I sat on my friend’s porch, enjoying the early summer day, when my husband, Curtis, called me.
“I’m OK, but you’re going to have to come pick me up from the hospital.”
My heart sunk to my toes. This wasn’t how I’d imagined his first long motorcycle ride ending.
“If You Really Want To”
For three weeks after Curtis bought his first motorcycle he spent every waking moment dreaming of riding it. Unfortunately, we lived in downtown Chicago, so he didn’t bring it home with him — he parked it at a friend’s house in Indiana, where it would be easier and less dangerous to learn to ride.
At least, that’s what we thought.
It was a beautiful, early June day when he convinced me drive out to Indiana so he could use the bike. Reluctantly, I agreed. I didn’t want him to, but I had no good reason. Just a bad feeling.
The drive was a little over an hour, so I didn’t argue when he wanted to wear shorts and a t-shirt, not long pants and a long-sleeved shirt or jacket.
“But make sure you change when we get there,” I said. “I don’t want you riding your bike in shorts and a t-shirt. It’s not safe.”
When we arrived, I started talking to our friends. A few minutes later, I saw Curtis pulling out of the driveway on his motorcycle — wearing shorts and a t-shirt. I sighed.
I left our friends’ house to go wander around town, waiting for Curtis to finish his ride. I don’t remember where I went besides Goodwill, where I bought a blue skirt and two shirts. Then I went back to the house to wait for Curtis. I sat in the rocker on the front porch, rocking peacefully and watching summer unfold.
And then my phone rang.
Curtis was on his way to the hospital in a car with a man who’d seen the crash. This man happened to be a doctor and knew where the closest hospital to middle-of-nowhere Indiana was.
Attempting to reassure me, Curtis said he didn’t think he’d broken anything but was just scraped up.
I drove to the hospital, mumbling incoherent prayers. I never pretended to understand how God works — but in this moment, as I imagined the worst, all I could think was, “Why, God? Why him? Why me? Why us? We’re trying to serve you.”
At the ER, I parked and got out of the car and realized my legs and hands were shaking. Once I made it inside on my wobbly legs, the front desk lady waved me back to the emergency room. After going through the swinging double doors, I came face-to-face with a nurse. I told him I was there to see Curtis Rider. He looked at me and smirked.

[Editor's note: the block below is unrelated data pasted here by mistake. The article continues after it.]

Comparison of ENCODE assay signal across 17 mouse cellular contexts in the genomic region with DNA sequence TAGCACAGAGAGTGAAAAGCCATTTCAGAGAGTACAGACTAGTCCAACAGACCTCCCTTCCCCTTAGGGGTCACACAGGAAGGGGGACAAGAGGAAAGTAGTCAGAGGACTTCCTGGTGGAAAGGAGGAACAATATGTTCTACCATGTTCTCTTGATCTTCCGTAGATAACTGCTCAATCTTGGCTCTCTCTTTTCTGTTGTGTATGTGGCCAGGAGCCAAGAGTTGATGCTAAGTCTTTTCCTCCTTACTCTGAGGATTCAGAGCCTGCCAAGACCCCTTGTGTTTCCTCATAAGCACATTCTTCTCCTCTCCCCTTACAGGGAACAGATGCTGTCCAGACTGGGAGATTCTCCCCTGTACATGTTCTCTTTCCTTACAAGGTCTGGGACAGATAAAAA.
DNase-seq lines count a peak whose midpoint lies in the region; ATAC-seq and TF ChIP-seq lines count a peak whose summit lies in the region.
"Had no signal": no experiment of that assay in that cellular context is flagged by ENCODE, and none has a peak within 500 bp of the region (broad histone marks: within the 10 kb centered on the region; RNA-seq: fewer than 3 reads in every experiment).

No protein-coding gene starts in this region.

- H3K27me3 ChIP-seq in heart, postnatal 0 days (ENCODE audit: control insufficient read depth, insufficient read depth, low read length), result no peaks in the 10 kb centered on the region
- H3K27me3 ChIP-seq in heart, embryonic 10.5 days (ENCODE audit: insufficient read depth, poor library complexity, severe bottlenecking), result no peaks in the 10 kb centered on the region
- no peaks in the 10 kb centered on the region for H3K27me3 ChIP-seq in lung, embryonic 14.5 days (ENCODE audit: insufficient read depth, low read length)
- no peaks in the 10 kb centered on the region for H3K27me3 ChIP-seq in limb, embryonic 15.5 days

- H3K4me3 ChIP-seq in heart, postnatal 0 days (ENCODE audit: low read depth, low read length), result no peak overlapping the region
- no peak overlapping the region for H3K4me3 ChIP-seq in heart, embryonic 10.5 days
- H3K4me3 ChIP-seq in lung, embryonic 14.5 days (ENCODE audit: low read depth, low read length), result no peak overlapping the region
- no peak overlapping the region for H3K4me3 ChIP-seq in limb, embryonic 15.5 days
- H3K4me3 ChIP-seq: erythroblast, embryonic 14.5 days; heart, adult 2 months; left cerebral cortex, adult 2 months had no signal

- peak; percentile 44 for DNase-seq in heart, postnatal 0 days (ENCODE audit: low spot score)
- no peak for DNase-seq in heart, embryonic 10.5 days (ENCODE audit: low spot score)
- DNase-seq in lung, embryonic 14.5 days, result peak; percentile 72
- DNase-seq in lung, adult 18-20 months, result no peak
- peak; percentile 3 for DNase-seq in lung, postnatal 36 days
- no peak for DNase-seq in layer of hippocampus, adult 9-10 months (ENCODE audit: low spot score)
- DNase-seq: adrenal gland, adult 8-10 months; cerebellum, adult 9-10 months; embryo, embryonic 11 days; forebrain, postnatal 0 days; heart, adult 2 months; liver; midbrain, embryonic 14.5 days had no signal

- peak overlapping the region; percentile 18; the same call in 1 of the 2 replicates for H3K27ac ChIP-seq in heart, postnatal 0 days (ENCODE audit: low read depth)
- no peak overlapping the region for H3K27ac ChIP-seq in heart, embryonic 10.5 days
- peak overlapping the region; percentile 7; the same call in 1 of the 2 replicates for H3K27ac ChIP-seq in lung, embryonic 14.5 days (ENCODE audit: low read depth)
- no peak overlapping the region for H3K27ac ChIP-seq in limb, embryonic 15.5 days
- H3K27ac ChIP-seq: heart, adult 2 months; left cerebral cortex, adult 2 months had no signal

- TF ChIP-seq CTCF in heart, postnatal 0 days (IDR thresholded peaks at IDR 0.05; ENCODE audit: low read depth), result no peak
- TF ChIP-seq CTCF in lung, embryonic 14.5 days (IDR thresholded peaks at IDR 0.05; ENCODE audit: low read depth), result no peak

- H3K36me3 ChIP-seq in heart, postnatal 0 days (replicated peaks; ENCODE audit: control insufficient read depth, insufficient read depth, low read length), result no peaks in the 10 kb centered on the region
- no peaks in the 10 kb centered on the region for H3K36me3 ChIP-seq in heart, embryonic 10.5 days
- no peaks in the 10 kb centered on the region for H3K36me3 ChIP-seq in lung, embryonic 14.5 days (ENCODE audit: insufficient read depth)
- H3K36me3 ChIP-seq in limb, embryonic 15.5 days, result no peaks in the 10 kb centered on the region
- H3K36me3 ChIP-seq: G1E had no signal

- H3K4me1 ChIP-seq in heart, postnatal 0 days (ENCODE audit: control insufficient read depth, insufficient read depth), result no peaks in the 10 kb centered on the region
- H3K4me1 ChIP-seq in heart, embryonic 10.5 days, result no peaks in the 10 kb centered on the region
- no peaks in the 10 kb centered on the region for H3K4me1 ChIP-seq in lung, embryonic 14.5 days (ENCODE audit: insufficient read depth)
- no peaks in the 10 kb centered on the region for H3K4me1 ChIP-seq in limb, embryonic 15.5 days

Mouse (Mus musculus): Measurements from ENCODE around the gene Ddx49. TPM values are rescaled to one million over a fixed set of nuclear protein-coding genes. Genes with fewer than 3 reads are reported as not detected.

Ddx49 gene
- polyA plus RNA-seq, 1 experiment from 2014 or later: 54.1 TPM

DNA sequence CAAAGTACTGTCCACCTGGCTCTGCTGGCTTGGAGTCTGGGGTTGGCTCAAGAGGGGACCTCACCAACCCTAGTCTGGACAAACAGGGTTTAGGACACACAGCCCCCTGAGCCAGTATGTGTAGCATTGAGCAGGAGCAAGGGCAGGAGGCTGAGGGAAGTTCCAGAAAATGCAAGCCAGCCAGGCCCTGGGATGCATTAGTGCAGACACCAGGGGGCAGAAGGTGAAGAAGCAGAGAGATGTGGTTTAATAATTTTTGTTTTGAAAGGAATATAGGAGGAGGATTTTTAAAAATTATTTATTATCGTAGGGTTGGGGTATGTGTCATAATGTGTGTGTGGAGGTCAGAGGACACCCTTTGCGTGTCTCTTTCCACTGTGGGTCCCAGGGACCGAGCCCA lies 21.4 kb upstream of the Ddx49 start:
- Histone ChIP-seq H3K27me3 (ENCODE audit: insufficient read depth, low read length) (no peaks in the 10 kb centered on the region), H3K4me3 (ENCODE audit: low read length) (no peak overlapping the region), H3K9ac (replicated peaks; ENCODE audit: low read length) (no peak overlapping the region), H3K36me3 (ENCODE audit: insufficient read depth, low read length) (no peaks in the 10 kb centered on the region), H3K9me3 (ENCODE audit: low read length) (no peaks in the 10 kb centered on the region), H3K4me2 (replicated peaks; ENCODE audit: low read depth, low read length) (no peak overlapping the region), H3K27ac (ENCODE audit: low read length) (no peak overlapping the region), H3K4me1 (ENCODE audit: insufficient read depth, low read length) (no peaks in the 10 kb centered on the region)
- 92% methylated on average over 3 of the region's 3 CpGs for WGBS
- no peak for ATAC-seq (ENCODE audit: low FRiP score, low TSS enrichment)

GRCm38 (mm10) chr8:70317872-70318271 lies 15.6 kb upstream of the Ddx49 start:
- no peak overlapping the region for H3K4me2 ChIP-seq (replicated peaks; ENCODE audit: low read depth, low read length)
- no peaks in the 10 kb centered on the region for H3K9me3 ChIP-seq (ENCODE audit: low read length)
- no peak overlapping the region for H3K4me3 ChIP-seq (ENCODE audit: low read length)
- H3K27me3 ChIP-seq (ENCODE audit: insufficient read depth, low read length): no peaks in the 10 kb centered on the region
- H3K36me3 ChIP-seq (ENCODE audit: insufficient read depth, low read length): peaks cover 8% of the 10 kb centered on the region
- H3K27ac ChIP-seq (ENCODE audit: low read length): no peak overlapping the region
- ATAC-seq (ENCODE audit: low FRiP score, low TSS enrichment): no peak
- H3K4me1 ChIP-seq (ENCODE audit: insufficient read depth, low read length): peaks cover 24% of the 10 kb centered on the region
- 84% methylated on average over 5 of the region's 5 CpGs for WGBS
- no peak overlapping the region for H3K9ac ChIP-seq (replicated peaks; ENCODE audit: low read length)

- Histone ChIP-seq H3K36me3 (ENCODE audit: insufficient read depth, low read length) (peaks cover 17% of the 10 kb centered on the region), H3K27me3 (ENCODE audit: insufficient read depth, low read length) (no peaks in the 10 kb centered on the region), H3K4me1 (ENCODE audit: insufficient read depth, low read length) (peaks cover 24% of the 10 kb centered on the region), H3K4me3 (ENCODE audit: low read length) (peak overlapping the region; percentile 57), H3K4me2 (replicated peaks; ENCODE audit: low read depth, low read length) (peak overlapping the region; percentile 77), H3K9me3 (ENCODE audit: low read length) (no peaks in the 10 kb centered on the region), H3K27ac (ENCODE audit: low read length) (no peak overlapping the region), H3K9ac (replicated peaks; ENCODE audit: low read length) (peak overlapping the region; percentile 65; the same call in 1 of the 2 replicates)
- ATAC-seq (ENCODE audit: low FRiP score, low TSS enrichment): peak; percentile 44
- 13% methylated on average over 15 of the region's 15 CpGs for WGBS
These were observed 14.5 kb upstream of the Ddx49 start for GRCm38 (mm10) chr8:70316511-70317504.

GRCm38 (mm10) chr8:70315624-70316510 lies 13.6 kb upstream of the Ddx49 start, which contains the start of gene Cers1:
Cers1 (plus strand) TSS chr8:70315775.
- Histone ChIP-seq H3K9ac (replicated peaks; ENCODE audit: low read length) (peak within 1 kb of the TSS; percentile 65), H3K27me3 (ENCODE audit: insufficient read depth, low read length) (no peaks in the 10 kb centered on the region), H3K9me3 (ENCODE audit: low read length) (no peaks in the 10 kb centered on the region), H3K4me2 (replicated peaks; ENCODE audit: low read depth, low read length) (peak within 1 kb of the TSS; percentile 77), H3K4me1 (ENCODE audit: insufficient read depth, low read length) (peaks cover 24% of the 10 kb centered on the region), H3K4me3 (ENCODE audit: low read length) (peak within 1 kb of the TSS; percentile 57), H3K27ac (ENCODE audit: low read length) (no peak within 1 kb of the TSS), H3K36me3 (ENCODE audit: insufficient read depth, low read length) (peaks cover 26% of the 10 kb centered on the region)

“You mean Curtis Walker?”
I stared at him blankly, and he repeated himself.
“You know, Walker instead of Rider, since he won’t be riding anymore?”
Frankly, I don’t remember how I responded. I was too afraid of what I’d see when I slipped behind the curtain he directed me toward.
Just Scraped Up
Curtis was on the bed, arms in the air, legs propped up. Blood stained all over the sheets, and I winced in sympathy at the road rash covering his arms and legs. In the corner of the room, I saw his helmet. It had scrape marks all the way across the face shield and little pebbles embedded in it that would have been in his face if he wasn’t wearing it.
In between gritting his teeth from the pain, he told me what happened. He’d been hurrying back to meet me and came out of a clump of trees on the highway into a strong gust of wind that blew him right off the road. It threw him and the bike into the ditch, where they both bounced around a bit.
Beyond the road rash and a sore shoulder, he wasn’t seriously injured.
As I sat there and watched the nurses bandage his raw arms and legs, I was filled with gratitude. A lot of people get in motorcycle accidents and suffer much worse injuries.
After a long time in silence, Curtis looked up at me.
“Are you mad at me?”
I thought through the morning — how I didn’t want to go in the first place, how he wore clothes that I asked him not to wear, even how he’d wrecked a bike he’d spent several thousand dollars on a few weeks earlier.
His question was the perfect invitation to give him a long, frustrated, patronizing lecture. But I couldn’t. Suddenly none of that mattered.
“No. I’m just glad you’re okay.”
A Hope and a Future
The trauma from the accident left me with a deep-seated fear of losing Curtis — but whenever I brought it up to him, he always had the same answer.
“God kept me alive through the motorcycle accident. He has a plan for my life, and I still have to live it.”
At first, I couldn’t believe it.
“You don’t know how afraid I was to lose you. You don’t know what that fear feels like.”
But as time went on, he kept reminding me of God’s plan for his life, and every time I heard those words I became a little less afraid. It was so gradual I barely realized it was happening, but one day as I wrestled with my fears, something clicked.
I didn’t need Curtis to remind me his life was in God’s hands. I finally believed it for myself.